English Graphic is a book of essays on the subject of illustration, with the focus entirely on English artists using graphic media; drawings, prints and watercolours. The pieces are largely drawn from Tom Lubbock’s weekly Great Works column for the Independent, with some longer pieces originally published as reviews or catalogue essays. The historical span of the book is broad – from the Uffington White Horse to the Winchester Psalter Hellmouth to Harry Beck’s London Underground Map and beyond. The high point of English Graphic art in the late eighteenth and early nineteenth century makes up the heart of the book, with Fuseli, Blake, Bewick and Palmer all the subject of extended essays. The fifty or so images range from the visionary to the empirical, from folk art to caricature. Connecting and overlapping ideas on line and shape run through the book; maps, islands, clouds, swarms, wombs, skins, dots, contours and boundaries. Energetic, coherent and strange, English Graphic presents an electrical storm of ideas and illuminations provocatively argued by one of our most brilliant writers on art.
'Lubbock’s prose style is also, in its own way, quintessentially English … it makes a refreshing change from those critics who seek to obfuscate with sesquipedalian logorrhoea … a remarkable thematic focus [is] on display - all the more so given that Lubbock was sadly unable to oversee this book to its completion … A fitting tribute.'
- The World of Interiors
'Lubbock writes insightful mini-essays that reflect a fine eye, literate sensibility, and voracious curiosity. Recommended.'
- Choice (Current reviews for Academic Libraries)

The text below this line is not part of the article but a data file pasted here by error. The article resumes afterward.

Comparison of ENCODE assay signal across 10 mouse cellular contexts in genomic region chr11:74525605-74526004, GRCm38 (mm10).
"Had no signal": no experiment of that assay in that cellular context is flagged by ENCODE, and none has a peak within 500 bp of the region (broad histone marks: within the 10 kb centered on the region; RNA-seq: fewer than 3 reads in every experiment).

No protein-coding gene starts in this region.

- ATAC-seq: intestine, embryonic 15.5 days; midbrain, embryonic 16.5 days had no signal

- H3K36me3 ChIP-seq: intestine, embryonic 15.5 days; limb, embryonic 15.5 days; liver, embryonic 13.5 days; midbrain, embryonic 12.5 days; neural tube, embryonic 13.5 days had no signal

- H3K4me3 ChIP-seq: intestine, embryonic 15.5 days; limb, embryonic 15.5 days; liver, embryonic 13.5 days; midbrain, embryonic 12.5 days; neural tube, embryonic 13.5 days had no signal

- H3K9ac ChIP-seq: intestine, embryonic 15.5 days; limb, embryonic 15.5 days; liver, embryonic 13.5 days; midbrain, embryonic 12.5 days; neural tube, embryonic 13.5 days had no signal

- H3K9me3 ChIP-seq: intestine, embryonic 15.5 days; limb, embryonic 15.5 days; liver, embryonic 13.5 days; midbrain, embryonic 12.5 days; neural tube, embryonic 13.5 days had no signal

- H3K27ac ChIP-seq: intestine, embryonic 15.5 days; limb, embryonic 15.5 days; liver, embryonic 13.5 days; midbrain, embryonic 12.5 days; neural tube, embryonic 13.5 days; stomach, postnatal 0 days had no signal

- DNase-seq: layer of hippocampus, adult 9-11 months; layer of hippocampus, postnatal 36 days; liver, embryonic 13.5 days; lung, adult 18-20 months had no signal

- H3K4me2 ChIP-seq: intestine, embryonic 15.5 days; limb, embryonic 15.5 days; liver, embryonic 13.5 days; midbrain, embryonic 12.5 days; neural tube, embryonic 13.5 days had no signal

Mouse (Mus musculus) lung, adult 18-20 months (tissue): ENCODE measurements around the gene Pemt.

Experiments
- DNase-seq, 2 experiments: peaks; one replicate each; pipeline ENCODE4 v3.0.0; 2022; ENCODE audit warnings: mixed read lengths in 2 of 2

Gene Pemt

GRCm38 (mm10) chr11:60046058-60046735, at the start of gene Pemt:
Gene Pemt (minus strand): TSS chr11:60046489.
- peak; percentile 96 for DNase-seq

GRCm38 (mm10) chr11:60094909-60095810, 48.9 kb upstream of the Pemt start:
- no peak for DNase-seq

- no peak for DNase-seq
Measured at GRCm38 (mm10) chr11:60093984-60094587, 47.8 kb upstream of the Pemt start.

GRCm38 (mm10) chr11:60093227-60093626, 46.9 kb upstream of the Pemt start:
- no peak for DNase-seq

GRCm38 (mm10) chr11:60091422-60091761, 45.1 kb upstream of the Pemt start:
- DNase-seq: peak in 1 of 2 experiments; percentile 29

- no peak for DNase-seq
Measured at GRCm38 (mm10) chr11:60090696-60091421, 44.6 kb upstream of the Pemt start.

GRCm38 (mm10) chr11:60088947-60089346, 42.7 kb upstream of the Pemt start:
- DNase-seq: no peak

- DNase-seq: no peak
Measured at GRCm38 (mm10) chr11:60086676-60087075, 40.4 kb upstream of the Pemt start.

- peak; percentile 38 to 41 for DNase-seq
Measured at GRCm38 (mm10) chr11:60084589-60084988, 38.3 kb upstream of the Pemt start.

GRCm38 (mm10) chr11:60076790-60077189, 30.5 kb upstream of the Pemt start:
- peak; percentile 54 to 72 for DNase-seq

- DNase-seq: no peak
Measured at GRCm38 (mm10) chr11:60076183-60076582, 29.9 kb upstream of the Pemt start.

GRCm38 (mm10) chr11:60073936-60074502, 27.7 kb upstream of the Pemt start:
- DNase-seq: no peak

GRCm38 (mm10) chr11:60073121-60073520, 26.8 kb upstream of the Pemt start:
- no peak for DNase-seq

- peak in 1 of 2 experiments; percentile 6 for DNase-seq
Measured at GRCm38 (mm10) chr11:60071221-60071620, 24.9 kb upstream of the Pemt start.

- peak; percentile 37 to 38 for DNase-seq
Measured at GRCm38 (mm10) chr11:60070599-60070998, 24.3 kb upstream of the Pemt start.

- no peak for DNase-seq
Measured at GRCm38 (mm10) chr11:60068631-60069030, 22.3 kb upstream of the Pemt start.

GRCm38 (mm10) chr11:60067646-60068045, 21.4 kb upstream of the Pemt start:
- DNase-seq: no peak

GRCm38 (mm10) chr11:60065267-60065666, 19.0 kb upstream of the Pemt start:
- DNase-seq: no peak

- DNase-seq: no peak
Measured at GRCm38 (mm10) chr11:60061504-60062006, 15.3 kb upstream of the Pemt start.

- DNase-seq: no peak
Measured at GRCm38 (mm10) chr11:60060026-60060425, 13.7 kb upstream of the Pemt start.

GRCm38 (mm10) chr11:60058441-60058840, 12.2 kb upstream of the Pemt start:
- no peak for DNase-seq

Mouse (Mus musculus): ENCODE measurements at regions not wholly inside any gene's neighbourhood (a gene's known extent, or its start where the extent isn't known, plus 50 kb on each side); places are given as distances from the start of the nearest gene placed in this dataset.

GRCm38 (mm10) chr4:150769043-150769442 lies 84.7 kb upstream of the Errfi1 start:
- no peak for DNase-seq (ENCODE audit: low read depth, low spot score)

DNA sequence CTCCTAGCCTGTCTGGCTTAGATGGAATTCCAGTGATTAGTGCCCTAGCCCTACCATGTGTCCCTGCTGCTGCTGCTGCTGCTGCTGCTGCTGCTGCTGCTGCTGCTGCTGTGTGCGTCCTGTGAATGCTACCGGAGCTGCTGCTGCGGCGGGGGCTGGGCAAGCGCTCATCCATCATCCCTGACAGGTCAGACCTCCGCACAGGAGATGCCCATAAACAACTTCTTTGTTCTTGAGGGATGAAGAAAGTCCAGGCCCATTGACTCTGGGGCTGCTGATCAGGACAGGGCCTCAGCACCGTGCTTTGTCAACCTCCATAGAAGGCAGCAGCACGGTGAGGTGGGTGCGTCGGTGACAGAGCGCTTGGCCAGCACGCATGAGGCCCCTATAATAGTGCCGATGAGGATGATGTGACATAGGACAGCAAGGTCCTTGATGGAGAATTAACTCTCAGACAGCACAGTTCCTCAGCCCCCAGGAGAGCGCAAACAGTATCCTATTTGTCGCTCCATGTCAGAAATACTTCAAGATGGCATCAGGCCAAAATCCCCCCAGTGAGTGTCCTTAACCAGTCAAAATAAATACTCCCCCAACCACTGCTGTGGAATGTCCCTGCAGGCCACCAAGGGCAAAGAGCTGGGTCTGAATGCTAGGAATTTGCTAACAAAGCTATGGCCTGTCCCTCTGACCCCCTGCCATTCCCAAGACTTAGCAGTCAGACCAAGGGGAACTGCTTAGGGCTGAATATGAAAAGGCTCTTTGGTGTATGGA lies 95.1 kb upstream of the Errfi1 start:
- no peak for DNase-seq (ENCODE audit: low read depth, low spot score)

‘An endlessly lively and surprising book … a virtuoso display of variety in essay technique’ - Julian Bell in the Guardian
This is the perfect bed- or bog-sized book. Forty pungent, witty and erudite bites-size illustrated essays, each of two or three pages, range broadly over all aspects of British graphic art.
- Country Life
TOM LUBBOCK, critic and illustrator, was the chief art critic of the Independent from 1997 until his death in 2011. He is the author of Great Works and Until Further Notice, I Am Alive. as well as major catalogue essays on Goya, Thomas Bewick and Ian Hamilton Finlay. His illustrations, mainly done in collage, appeared every Saturday on the editorial page of the Independent between 1999 and 2004. His weekly Great Works column, from which some of these essays are taken, ran between 2005 and 2010.
JAMIE McKENDRICK is the author of five collections of poetry including The Marble Fly (1997), winner of the Forward Poetry Prize; Ink Stone (2003), which was shortlisted for the 2003 T. S. Eliot Prize and the 2003 Whitbread Poetry Award; and Crocodiles & Obelisks (2007), shortlisted for the Forward Prize. He is editor of 20th-Century Italian Poems (2004) and his translations of the poetry of Valerio Magrelli, The Embrace (2009), was awarded the Weidenfeld Translation prize for 2010.
West Bromwich Sweep